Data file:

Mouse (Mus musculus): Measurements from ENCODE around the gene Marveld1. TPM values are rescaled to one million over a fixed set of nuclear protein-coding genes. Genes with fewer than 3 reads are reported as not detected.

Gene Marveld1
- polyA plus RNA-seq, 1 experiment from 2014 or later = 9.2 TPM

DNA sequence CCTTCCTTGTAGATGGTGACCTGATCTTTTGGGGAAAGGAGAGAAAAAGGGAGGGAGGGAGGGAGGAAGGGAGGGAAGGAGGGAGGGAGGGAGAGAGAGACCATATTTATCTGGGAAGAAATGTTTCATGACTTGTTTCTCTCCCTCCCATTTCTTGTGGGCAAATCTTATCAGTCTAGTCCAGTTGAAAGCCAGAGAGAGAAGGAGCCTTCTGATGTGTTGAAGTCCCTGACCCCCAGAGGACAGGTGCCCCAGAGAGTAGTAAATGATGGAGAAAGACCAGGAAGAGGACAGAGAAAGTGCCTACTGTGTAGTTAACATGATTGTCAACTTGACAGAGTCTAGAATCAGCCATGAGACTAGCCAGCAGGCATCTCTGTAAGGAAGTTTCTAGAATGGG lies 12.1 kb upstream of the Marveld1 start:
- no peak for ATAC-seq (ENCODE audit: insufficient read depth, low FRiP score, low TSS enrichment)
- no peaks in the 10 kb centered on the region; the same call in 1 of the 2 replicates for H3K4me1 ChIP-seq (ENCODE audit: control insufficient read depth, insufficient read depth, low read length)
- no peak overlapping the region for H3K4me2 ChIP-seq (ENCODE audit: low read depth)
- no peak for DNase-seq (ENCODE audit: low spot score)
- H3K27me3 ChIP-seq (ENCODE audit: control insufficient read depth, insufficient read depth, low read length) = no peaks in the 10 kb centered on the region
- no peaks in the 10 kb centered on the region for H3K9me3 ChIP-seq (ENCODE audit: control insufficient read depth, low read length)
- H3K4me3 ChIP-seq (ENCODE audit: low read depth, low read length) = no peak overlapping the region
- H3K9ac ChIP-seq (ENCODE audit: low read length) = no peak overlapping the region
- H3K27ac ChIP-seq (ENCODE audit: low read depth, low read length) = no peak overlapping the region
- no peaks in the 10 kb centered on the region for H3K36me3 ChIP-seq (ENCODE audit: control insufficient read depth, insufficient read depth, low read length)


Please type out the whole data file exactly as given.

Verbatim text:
Mouse (Mus musculus): Measurements from ENCODE around the gene Marveld1. TPM values are rescaled to one million over a fixed set of nuclear protein-coding genes. Genes with fewer than 3 reads are reported as not detected.

Gene Marveld1
- polyA plus RNA-seq, 1 experiment from 2014 or later = 9.2 TPM

DNA sequence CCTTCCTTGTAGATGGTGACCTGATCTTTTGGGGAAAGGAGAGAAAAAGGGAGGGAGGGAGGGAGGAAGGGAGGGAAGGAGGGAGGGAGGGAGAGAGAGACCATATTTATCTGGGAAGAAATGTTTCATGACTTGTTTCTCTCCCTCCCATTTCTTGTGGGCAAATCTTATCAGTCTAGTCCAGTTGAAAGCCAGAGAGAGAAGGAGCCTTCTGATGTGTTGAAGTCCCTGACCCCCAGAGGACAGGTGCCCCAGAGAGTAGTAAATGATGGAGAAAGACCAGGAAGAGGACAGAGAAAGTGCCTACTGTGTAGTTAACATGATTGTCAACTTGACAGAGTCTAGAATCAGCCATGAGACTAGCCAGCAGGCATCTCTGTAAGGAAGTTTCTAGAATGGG lies 12.1 kb upstream of the Marveld1 start:
- no peak for ATAC-seq (ENCODE audit: insufficient read depth, low FRiP score, low TSS enrichment)
- no peaks in the 10 kb centered on the region; the same call in 1 of the 2 replicates for H3K4me1 ChIP-seq (ENCODE audit: control insufficient read depth, insufficient read depth, low read length)
- no peak overlapping the region for H3K4me2 ChIP-seq (ENCODE audit: low read depth)
- no peak for DNase-seq (ENCODE audit: low spot score)
- H3K27me3 ChIP-seq (ENCODE audit: control insufficient read depth, insufficient read depth, low read length) = no peaks in the 10 kb centered on the region
- no peaks in the 10 kb centered on the region for H3K9me3 ChIP-seq (ENCODE audit: control insufficient read depth, low read length)
- H3K4me3 ChIP-seq (ENCODE audit: low read depth, low read length) = no peak overlapping the region
- H3K9ac ChIP-seq (ENCODE audit: low read length) = no peak overlapping the region
- H3K27ac ChIP-seq (ENCODE audit: low read depth, low read length) = no peak overlapping the region
- no peaks in the 10 kb centered on the region for H3K36me3 ChIP-seq (ENCODE audit: control insufficient read depth, insufficient read depth, low read length)